A prototype of a spacecraft planned as a 'lifeboat' for crews on the International Space Station passed a major milestone. The wingless X-38, the first new U.S. spacecraft developed in more than 20 years, successfully made its maiden unpiloted flight test. The nine-minute flight of the atmospheric test vehicle took place at NASA's Dryden Flight Research Center in California. The vehicle dove from the wing of a B-52 bomber at 23,000 ft. A series of parachutes slowed its descent. Then a 5,500-sq-ft parafoil--a steerable parachute--billowed out. The X-38 floated to a touchdown on its skids. The craft is the first of several increasingly detailed X-38s being built to test technology for a six-person "crew return vehicle." The X-38 has no engines. It uses the aerodynamic shape of the vehicle to provide the lift that airplanes get from their wings. In 2000, a space shuttle will carry a larger version of the X-38 into orbit. From there it is to plunge back to Earth for a practice landing.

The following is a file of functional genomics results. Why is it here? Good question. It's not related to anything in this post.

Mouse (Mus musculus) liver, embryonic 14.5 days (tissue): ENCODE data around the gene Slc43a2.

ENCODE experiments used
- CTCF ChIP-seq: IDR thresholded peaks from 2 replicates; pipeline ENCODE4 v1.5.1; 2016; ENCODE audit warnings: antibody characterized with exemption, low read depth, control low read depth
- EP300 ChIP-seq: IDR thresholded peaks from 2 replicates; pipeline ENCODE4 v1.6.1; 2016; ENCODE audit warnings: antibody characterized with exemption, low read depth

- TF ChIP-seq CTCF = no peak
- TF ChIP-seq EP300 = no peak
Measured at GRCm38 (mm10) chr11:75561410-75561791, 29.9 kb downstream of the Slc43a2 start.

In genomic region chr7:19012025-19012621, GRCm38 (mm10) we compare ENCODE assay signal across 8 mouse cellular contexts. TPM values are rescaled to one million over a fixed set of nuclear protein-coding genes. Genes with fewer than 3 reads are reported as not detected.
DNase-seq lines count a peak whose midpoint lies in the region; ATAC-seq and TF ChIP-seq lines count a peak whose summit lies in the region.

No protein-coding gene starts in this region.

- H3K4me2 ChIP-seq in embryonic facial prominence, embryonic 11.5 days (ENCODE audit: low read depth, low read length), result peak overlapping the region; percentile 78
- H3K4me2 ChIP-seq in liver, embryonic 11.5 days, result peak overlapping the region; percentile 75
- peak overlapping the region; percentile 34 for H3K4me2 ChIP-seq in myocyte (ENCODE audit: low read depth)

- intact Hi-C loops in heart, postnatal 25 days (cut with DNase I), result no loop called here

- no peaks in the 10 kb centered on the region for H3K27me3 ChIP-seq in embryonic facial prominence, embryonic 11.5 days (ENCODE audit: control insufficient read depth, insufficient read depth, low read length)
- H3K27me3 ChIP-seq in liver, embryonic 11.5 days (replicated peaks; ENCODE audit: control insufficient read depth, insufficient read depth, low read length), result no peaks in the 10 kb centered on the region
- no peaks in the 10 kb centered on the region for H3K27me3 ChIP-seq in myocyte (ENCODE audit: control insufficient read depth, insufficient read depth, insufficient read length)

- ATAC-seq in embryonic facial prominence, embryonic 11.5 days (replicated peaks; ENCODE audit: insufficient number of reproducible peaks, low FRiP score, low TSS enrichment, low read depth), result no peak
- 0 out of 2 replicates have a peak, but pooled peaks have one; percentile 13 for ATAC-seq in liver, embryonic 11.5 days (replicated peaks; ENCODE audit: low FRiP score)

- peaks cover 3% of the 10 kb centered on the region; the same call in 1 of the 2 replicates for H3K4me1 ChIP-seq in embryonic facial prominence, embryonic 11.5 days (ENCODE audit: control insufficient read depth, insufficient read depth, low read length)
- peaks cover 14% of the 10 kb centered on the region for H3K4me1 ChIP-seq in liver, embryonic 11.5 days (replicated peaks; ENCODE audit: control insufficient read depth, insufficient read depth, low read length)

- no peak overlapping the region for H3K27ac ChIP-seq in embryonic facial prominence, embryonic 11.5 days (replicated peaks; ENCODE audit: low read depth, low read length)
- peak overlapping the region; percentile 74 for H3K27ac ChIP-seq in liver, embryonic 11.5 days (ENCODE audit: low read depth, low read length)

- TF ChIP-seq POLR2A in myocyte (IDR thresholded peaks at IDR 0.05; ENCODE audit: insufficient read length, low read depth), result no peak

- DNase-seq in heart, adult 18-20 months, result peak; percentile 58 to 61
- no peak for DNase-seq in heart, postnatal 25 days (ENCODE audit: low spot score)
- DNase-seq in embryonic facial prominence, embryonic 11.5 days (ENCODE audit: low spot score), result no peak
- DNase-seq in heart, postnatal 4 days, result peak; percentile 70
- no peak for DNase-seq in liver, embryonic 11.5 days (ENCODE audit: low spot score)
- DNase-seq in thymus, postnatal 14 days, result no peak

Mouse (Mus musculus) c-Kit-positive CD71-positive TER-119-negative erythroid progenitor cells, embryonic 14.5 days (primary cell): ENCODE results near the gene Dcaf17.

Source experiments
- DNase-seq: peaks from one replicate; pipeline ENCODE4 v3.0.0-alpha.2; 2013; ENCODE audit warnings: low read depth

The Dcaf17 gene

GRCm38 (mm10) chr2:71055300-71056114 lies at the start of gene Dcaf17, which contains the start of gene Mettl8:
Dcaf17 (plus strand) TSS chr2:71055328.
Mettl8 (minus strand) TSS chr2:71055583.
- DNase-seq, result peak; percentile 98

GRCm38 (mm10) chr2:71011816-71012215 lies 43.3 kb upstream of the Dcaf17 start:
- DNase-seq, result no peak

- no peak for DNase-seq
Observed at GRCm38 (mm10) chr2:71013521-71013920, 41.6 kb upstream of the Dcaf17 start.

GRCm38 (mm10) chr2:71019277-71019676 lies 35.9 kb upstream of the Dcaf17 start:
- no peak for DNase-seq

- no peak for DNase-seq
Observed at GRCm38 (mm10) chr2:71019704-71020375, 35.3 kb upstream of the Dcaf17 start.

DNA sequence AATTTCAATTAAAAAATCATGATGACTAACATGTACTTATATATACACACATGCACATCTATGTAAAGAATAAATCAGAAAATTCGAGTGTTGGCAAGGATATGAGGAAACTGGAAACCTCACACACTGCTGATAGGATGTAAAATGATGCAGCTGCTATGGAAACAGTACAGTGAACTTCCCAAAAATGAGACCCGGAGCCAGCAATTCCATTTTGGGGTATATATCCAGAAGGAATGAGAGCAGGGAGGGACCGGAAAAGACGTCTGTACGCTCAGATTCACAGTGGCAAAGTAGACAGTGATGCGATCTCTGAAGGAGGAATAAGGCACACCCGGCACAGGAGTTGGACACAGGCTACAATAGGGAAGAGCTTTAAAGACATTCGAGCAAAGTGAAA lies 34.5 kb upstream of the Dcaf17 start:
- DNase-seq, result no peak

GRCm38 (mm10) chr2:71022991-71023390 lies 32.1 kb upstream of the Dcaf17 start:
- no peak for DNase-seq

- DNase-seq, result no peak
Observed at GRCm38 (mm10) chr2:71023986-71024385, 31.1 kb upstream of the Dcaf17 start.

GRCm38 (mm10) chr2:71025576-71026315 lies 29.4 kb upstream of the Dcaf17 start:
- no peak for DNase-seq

During a teardown of the iPad Air and Microsoft Surface Pro 3 at the Medical Design & Manufacturing Show in Schaumburg, Ill., an engineer showed this "inflammatory" video about the dangers of maliciously mishandling lithium-ion batteries.
Science fiction author Isaac Asimov may have the best rules for effective brainstorming and creativity. His never-before-published essay, "On Creativity," recently made it to the Web pages of MIT Technology Review.
Much has been made over the potentially dangerous flammability of lithium-ion batteries after major companies like Boeing, Sony, and Tesla have grappled with well-publicized battery fires. Researchers at Stanford University may have come up with a solution to this problem with a smart sensor for lithium-ion batteries that provides a warning if the battery is about to overheat or catch fire.
In this new Design News feature, "How it Works," we’re starting off by examining the inner workings of the electronic cigarette. While e-cigarettes seemed like a gimmick just two or three years ago, they’re catching fire -- so to speak. Sales topped $1 billion last year and are set to hit $10 billion by 2017. Cigarette companies are fighting back by buying up e-cigarette manufacturers.
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